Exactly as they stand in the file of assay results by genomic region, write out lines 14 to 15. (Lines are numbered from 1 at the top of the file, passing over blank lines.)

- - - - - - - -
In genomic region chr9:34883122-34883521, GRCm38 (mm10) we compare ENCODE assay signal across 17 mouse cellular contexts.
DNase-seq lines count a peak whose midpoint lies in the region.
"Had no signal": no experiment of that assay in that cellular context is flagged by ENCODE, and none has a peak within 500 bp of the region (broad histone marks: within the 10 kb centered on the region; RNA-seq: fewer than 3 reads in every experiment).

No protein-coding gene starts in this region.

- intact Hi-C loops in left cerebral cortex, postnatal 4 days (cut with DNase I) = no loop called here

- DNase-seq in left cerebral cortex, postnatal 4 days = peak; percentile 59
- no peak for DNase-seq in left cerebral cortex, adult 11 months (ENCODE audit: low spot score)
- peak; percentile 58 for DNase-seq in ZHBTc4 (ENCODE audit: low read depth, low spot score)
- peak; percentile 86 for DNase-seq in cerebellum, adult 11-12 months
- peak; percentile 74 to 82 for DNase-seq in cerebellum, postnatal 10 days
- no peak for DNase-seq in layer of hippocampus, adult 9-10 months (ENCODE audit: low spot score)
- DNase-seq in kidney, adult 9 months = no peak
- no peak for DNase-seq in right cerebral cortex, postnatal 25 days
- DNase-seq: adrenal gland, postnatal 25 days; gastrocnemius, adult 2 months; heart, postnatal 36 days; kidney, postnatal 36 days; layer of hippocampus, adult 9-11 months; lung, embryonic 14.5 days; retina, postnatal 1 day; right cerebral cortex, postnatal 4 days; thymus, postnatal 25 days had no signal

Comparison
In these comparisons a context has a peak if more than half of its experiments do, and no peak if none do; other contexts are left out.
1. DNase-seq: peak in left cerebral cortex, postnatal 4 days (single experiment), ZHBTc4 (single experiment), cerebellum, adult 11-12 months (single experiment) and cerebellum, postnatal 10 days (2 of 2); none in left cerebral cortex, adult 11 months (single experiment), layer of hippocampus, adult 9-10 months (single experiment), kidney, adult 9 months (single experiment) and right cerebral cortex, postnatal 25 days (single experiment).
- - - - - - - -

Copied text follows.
- DNase-seq: adrenal gland, postnatal 25 days; gastrocnemius, adult 2 months; heart, postnatal 36 days; kidney, postnatal 36 days; layer of hippocampus, adult 9-11 months; lung, embryonic 14.5 days; retina, postnatal 1 day; right cerebral cortex, postnatal 4 days; thymus, postnatal 25 days had no signal

Comparison